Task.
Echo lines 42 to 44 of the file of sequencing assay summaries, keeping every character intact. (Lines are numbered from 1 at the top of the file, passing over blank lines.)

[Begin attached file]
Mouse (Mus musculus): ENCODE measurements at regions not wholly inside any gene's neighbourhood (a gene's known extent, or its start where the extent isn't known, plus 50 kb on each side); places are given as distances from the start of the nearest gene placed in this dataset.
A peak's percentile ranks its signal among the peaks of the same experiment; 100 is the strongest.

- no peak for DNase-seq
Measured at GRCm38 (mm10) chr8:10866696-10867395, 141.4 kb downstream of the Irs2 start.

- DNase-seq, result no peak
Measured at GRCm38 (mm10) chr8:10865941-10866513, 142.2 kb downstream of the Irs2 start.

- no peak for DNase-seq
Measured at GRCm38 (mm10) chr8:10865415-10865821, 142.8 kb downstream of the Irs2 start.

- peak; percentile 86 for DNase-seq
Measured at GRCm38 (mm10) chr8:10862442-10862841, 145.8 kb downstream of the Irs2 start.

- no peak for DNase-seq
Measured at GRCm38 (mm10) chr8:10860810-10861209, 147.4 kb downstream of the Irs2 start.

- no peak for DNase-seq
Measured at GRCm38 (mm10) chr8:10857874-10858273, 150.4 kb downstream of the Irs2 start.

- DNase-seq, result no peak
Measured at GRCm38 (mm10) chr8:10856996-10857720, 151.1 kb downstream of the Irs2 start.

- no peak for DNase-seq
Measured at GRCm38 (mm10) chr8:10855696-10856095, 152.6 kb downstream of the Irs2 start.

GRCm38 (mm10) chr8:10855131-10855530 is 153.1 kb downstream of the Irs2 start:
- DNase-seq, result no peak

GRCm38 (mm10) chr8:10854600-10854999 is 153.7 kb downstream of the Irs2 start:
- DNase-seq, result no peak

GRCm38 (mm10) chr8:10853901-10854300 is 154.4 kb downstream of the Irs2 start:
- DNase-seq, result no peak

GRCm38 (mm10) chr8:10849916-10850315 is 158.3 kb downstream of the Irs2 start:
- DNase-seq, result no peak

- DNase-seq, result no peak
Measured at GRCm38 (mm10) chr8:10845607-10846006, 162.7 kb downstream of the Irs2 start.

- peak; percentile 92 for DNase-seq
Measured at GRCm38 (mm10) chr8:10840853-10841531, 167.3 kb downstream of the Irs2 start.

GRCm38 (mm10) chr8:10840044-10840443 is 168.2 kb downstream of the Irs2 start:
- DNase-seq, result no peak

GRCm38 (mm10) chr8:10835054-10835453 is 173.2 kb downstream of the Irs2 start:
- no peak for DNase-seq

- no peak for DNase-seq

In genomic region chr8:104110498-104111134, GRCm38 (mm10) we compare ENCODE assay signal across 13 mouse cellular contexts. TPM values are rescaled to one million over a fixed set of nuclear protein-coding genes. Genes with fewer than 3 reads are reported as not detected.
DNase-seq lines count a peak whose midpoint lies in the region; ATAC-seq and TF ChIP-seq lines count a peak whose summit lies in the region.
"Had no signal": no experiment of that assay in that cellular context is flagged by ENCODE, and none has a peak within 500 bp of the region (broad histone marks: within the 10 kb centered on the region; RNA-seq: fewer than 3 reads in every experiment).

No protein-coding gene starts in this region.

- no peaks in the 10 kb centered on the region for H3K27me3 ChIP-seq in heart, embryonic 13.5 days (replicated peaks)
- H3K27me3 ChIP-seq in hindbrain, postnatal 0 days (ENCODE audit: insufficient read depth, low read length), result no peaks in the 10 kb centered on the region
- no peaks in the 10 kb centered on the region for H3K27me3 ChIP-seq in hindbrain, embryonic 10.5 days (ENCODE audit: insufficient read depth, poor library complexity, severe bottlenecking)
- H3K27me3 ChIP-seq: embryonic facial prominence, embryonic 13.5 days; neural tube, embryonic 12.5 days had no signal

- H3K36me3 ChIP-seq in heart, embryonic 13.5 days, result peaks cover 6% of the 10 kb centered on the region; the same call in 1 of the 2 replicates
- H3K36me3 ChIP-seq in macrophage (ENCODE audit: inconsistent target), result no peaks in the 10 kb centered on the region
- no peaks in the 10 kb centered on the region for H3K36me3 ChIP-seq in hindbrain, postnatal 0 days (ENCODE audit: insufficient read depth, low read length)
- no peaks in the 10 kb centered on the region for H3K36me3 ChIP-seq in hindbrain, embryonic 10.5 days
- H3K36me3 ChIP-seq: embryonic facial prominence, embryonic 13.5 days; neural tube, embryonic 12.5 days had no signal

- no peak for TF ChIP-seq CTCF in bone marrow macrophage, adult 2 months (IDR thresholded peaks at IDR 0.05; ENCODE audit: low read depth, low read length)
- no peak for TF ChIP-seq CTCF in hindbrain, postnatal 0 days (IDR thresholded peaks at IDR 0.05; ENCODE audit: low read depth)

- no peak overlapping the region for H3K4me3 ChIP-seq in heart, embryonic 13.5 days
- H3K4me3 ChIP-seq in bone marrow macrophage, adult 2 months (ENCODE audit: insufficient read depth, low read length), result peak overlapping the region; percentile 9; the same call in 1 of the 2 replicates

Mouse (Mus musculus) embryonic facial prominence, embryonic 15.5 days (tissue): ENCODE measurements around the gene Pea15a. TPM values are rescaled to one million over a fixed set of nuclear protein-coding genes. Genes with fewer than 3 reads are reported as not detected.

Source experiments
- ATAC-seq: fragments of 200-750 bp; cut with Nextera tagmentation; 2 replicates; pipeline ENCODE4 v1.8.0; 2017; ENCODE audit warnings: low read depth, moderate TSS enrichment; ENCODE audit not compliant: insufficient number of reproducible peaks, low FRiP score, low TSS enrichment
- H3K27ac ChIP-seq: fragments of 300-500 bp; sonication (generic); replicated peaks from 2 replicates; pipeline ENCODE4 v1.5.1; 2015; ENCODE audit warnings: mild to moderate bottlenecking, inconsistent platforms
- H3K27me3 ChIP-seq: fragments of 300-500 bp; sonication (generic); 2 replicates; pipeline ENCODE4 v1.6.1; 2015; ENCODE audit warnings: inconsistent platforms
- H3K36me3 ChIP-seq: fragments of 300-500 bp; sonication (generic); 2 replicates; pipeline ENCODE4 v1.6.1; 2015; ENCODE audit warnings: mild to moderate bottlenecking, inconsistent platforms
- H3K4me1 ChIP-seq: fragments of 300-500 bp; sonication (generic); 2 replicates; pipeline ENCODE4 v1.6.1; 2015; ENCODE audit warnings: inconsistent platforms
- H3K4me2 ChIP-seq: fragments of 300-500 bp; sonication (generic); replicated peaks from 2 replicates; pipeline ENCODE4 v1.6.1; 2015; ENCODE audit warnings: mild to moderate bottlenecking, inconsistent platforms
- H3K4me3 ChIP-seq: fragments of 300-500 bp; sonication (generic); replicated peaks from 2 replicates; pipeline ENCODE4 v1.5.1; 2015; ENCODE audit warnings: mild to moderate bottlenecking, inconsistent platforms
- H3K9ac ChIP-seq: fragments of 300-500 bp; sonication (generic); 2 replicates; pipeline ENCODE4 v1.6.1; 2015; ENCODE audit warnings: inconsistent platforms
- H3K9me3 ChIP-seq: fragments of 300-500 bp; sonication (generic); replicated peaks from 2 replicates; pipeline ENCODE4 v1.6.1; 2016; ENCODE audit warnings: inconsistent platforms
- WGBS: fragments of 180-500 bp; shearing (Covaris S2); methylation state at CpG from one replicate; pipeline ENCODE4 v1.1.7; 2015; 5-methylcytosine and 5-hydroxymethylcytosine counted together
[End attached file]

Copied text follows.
- no peaks in the 10 kb centered on the region for H3K27me3 ChIP-seq in hindbrain, embryonic 10.5 days (ENCODE audit: insufficient read depth, poor library complexity, severe bottlenecking)
- H3K27me3 ChIP-seq: embryonic facial prominence, embryonic 13.5 days; neural tube, embryonic 12.5 days had no signal

- H3K36me3 ChIP-seq in heart, embryonic 13.5 days, result peaks cover 6% of the 10 kb centered on the region; the same call in 1 of the 2 replicates